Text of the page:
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There are three main outputs considered in Slack’s model: materials, information and customers. Inputs include people, materials, information, financing, and creativity.Many businesses have different organisations that focus on the transformation of inputs into one of these outputs. For example, a business’s manufacturing division may be responsible for materials; the technical writing division may be responsible for information regarding the materials; and the sales organization will be responsible for customers. Organizations have both micro-operations and macro-operations. Macro-operations are considered to be those operations directly involved with the production of a good or service, where micro-operations are activities that contribute to the macro-operation. For example, a sales department would be considered a macro-operation because it directly contributes to the transformation of a good or service, where a human resources department would be considered to be a micro-operation because it supports the macro-operations of the company.Businesses may focus on different types of transformed resources, as well. Some businesses offer pure goods, while some offer only services. Most business offerings are a combination of goods and services, with one aspect taking precedence over the other. Different aspects of goods and services include tangibility, storability, transportability, simultaneity, customer contact and quality. These aspects are expressed in different ways and differing amounts, depending on whether the firm’s offering is primarily a good or a service. Tangibility is a basic property of an output. Is it a physical product, or is it a relationship, a work of art or an application of specialised knowledge? A business with a primary product of a good will place high value on storability and transportability. A service business will value customer contact and simultaneity. All organizations will place a value on quality, whether the product is tangible or intangible; however, a tangible product will have an objective measure of quality, which may not be available for an intangible product.One example of a business that produces primarily goods is an automobile manufacturing business. The macro-organisations within an automobile manufacturing business include the manufacturing department, which produces materials (in this case, automobiles); the sales department, which produces customers; engineering and design, who provide specifications to which the production should be completed; and the technical writing department, which produces the owner’s manual and other documentation which is provided with the automobile. Microorganisations within the automobile manufacturer may include a customer support department, which supports the sales department’s efforts by helping to retain customers; a human resources department, which handles the acquisition of human resources; raw materials sourcing agents, who acquire the raw materials required for production; training staff, who prepare human resources for the work; company directors, who set policy and steer the direction of production; financial and accounting staff; information technology staff; and investors, who provide financing money. These microorganisations support the macroorganisations within the business that perform the production work.An automobile manufacturer’s outputs are primarily tangible products: automobiles, with accompany owner’s manuals and sales support. The main inputs in an automobile manufacturing business include raw materials, people, information, finance, and creativity. Raw materials such as steel, plastic, leather and paint are required in order to create the automobile. People are required to run the machinery, perform handwork, create and test automobile designs and perform other manufacturing tests. Information is required in order for the automobile designs to work properly, as well as to focus creative efforts in order to gain the maximum amount of business it is possible to gain. Finance is required because automobile manufacturing is an industry that is highly dependent on capital; large amounts of permanent infrastructure such as manufacturing plants, machinery and stocks of raw material, as well as a high amount of human labour which must be paid for, are required to operate efficiently. Creativity is required in order to create and market innovative automobile designs that capture the public’s attention; it is necessary for the automobile manufacturer to interact efficiently with its environment or market.The stages of transformation in the materials portion of an automobile manufacturer’s business are likely to include design and procurement, fabrication, assembly, test and distribution. At each of these stages, the initial inputs are used to create an intermediate output in preparation for the next stage. During the design and procurement stage, raw materials are required and some creativity and human resources are transformed into automobile designs and manufacturing processes. These designs and processes, as well as the raw materials, become the input for the next stage of manufacturing, that of fabrication. Parts and pieces of an automobile, such as engines, moulded side panels and steering wheels, are prepared for use in the next stage. Assembly takes the pieces fabricated in the previous stage and creates another output, in this case a completed or nearly complete automobile. The testing stage takes the completed automobile and performs quality checking in order to ensure that the quality criteria are met. The tested automobile is then passed to the distribution stage, where it joins with other outputs of the manufacturer, such as information (owner’s manuals and marketing material) and customers (sales department efforts) for final distribution.The main challenges for an automobile manufacturer include transportability, storability, simultaneity and quality. Automobiles are large and heavy, as well as expensive to produce. The manufacturer must be assured of its logistical optimization in order to avoid outputting too many automobiles and creating a storability problem. Automobile manufacturers also need to ensure their ability to transport their vehicles to their customer base. Vehicles can be transported by lorry in some cases, but often must spend part of their journey on rail, cargo boat or a combination of all three methods of transport before reaching their destination. Simultaneity is vital to an automobile manufacturer; in order for the business to achieve economies of scale, it must be able to produce a large number of outputs at the same time or in quick succession. Quality is measured by comprehensive, objective testing which ensures that each output is up to standards set by the manufacturer and demanded by the business’s environment (both its customers and the regulatory or government rules).Transportability and storability of raw materials is also a concern, because automobile raw materials are often bulky and can sometimes be difficult to source, being subject to their own market pressures which may divert or halt supply of a given material. An entire microorganisation may exist within an automobile manufacturer for supply-chain management and logistics. One way in which American and Japanese automobile manufacturers have attempted to solve transportability and storability problems on both the input and output side of the transformation model is by using just-in-time (JIT) production methods. In the JIT model, suppliers provide raw materials and components to the manufacturer on an as-needed basis, often varying supply daily in order to avoid storing an excess inventory of raw material. In turn, the automobile manufacturer provides automobiles to dealerships in the same way, providing only a short-term supply for storage or in some cases only providing cars after completed sales.An advertising agency is a very different business from an automobile manufacturing business. An advertising agency may provide a small amount of goods, including marketing materials, posters and other promotional material. The outputs of an advertising agency may also be used as inputs in creation of tangible output from another firm, as in the case of development of products bearing advertising logos, mascots or symbols. However, their primary business is intangible and service-based. The major inputs in an advertising agency are people, knowledge and creativity. The major outputs are information and customers.An advertising agency also reacts to its environment differently from an automobile manufacturer. While an automobile manufacturer does pay attention to customer input and gather market information, the main production process involves the automobile manufacturer producing automobiles, and the customer base purchasing automobiles (or not purchasing automobiles, if the manufacturer has not responded appropriately to the information provided). An advertising agency does not produce work for public purchase; rather, it produces work on a bespoke basis, with each client driving the creative process and determining what services should be provided by the agency. Because of this, simultaneity is not as important to the advertising agency as it is to the automobile manufacturer; an advertising agency’s outputs are unique, and the agency may produce no more than a few outputs at once, depending on the size of the agency – no economies of scale are possible, so the number of possible outputs are directly related to the amount of input.The advertising agency’s main macroorganisations are its sales department and its creative staff (depending on the size and nature of the agency, this may be divided into several sub-organisations including graphic artists, copywriters and video production specialists as well as other creative workers). Its microorganisations are human resources, directors, and finance departments. Unlike the automobile manufacturer, the advertising agency does not have a high number of microorganisations devoted to support of logistics or supply chain management, as it has no need for these functions. While the advertising agency has high requirements for the criteria of quality and customer contact, it has almost no requirements for transportability, storability or simultaneity because it does not provide a tangible product that requires these criteria.The stages of transformation an advertising agency’s product goes through are client solicitation, information gathering and the creative process, delivery of the product and account management. Where the automobile manufacturer’s primary output was tangible, and was supported by intangible products from the marketing and sales macroorganisations, the advertising agency’s primary output is almost entirely intangible, with only minor support from a macroorganisation which provides a tangible product (marketing brochures, promotional materials and so on).Like the automobile manufacturer, each stage in the transformation of an advertising agency’s input provides an intermediate output for use as the next stage’s output. The first stage, that of client solicitation, requires human resources (the account managers) and information of the market and the customers. There may also be an element of creativity in this stage, as the account manager proposes details and new ideas for the new account.The output from the client solicitation stage (finances, information and creativity) is used in the next stage, which is information gathering and the creation of the advertising material required by the contract. This stage makes a far greater use of information and creativity than the previous stage. Information about what the client requires must be joined to knowledge about legal matters such as copyright information, understanding of the client’s market to be able to judge whether the intended impact of the proposed campaign is realistic, information about design principles and the given medium the client desires work in (for example, graphic arts, advertising campaign design, commercial production or other techniques required for the client’s requirements). Creativity is required as well, in order to ensure that the impact of the campaign is what was required. While the automobile manufacturer must meet its customer’s requirements for a vehicle, the advertising agency’s job is more complicated; grabbing the attention and imagination of not only current customers, but potential customers, requires attention to detail, knowledge of psychology and cultural trends and artistic creativity. This is the stage at which one of the main outputs of the advertising agency, information, is complete.The output of the creative process is passed to the next stage, that of client delivery. This stage of transformation is closely tied to the next stage, that of customer retention, both of which are involved with the second major output of the advertising agency, customers. The account manager who completed the first stage, of client solicitation, is likely to be involved in these stages as well. The quality of the information output (the advertising campaign) is judged during this stage of transformation – does the client like it? Does the public like it? Is the client going to come back to the advertising agency for their next campaign or a continuation of this one? These subjective measures of quality are unlike the automobile manufacturer’s objective tests and specifications, as they are completely dependent on the client’s requirements and tastes, as well as the demographic the advertising campaign is to be directed at.Slack’s transformation process model is expressed differently, depending on whether the business’s primary output is a good or a service. For a business that primarily focuses on goods delivery or tangible output, transportability and storability are key; if the business is one that benefits from economies of scale, a high degree of simultaneity is also desirable. A business which focuses primarily on a service or intangible output depends heavily on customer contact and quality. Quality, while important for both goods and services output, is defined differently for each type of business. A tangible output can be objectively checked for quality using standard measurements and tests to determine its compliance with use requirements and regulations. An intangible output’s quality is determined by the value derived by the customer rather than quantitative measurements or regulatory factors. In both cases, however, Slack’s transformation process model can be used as a framework for understanding how a business takes raw inputs such as human resources, financial resources, information, raw materials and creativity and produces materials, information and customers.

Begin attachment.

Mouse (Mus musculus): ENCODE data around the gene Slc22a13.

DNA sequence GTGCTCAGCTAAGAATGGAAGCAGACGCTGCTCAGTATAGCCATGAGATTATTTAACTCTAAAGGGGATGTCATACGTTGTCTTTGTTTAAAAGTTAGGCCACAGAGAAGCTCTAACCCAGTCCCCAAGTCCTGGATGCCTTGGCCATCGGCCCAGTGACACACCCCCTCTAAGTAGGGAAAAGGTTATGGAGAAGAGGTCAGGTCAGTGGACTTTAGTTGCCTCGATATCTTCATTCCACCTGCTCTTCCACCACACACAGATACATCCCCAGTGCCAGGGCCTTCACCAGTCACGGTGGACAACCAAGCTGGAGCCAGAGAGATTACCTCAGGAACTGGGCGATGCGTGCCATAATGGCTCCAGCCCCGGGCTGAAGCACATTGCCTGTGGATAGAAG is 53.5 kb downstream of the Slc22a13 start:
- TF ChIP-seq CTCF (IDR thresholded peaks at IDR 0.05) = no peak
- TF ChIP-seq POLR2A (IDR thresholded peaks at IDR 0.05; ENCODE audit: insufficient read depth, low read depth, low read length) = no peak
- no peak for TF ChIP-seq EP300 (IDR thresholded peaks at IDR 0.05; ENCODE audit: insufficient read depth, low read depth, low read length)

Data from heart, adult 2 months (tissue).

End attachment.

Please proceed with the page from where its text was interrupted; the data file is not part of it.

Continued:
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Slack’s Transformational Process Model. (2019, Jun 20). Retrieved from

Slack’s Transformational Process Model